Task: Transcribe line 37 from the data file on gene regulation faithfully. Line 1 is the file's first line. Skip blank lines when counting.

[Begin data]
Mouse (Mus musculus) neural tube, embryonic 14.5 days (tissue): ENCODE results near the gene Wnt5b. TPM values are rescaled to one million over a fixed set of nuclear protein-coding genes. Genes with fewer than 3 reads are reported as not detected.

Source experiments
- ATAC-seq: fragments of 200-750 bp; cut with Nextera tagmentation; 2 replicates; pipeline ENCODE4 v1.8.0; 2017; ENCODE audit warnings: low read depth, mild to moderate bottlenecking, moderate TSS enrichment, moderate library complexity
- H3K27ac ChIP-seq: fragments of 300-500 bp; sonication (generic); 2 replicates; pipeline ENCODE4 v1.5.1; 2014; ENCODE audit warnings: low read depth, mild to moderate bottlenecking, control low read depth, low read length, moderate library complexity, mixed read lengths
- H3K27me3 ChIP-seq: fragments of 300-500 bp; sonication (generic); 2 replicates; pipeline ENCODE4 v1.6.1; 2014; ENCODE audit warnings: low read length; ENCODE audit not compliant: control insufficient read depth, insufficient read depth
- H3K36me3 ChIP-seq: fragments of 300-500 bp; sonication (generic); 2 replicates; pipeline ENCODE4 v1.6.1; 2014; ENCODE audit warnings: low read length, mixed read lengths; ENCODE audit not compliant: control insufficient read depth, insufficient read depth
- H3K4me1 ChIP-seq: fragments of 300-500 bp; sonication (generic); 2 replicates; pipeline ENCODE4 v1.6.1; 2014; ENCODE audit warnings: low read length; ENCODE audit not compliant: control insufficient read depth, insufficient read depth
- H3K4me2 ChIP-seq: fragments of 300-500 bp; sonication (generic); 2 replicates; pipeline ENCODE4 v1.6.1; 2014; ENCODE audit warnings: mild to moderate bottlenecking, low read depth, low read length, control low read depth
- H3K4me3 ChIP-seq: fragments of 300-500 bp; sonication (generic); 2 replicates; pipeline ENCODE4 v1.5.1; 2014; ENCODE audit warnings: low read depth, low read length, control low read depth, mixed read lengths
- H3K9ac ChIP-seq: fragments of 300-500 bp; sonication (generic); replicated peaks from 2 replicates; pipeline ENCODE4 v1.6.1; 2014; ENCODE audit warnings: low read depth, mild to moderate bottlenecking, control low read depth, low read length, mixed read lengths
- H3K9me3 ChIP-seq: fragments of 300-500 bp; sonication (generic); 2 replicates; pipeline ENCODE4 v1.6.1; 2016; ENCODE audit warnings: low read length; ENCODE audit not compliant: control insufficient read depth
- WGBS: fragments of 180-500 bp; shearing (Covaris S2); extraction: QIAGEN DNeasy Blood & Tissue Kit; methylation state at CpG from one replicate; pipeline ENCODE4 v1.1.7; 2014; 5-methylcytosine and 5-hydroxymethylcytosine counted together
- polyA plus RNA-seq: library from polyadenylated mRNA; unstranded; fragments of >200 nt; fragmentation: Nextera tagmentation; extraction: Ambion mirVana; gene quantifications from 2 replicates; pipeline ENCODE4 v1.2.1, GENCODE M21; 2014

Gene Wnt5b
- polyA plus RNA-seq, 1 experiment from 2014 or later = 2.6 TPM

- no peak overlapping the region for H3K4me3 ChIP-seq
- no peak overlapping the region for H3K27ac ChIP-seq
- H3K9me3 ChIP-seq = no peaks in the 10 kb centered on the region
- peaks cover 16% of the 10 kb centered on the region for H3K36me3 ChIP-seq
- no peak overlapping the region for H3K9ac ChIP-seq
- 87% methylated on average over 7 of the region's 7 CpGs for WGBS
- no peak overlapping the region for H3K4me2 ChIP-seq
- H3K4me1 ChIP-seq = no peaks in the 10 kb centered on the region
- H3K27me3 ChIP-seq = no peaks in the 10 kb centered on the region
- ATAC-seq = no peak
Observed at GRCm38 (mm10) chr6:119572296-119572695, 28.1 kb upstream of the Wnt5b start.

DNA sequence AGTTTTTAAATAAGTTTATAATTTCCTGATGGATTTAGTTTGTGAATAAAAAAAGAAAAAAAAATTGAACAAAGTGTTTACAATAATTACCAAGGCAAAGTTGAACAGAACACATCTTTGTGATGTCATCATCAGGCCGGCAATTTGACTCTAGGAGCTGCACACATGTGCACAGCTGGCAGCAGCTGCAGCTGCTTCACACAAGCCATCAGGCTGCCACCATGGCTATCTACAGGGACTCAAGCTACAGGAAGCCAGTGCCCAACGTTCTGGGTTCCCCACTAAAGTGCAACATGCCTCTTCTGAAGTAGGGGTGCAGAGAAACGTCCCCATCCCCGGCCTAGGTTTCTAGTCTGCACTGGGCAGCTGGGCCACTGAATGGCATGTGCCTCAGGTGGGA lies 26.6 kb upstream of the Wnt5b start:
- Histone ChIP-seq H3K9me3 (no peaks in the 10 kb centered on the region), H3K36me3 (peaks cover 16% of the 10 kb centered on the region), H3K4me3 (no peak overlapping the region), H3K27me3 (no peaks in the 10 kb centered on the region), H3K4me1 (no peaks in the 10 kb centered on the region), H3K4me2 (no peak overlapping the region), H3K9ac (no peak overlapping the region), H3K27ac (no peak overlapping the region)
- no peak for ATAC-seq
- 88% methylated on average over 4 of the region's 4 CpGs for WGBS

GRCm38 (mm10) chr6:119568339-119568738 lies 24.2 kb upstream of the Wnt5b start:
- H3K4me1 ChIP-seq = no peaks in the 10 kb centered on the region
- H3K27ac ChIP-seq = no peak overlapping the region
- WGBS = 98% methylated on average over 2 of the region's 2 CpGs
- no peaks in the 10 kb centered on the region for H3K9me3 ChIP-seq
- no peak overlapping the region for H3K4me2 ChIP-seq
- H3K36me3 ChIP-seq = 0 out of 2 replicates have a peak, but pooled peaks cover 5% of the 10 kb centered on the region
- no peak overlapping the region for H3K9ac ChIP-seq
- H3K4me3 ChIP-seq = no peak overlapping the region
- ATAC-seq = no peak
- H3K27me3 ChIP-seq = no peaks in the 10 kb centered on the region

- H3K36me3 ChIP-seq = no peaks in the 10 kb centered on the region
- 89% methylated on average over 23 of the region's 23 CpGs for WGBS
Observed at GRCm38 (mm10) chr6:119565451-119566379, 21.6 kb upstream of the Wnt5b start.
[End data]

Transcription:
- H3K36me3 ChIP-seq = 0 out of 2 replicates have a peak, but pooled peaks cover 5% of the 10 kb centered on the region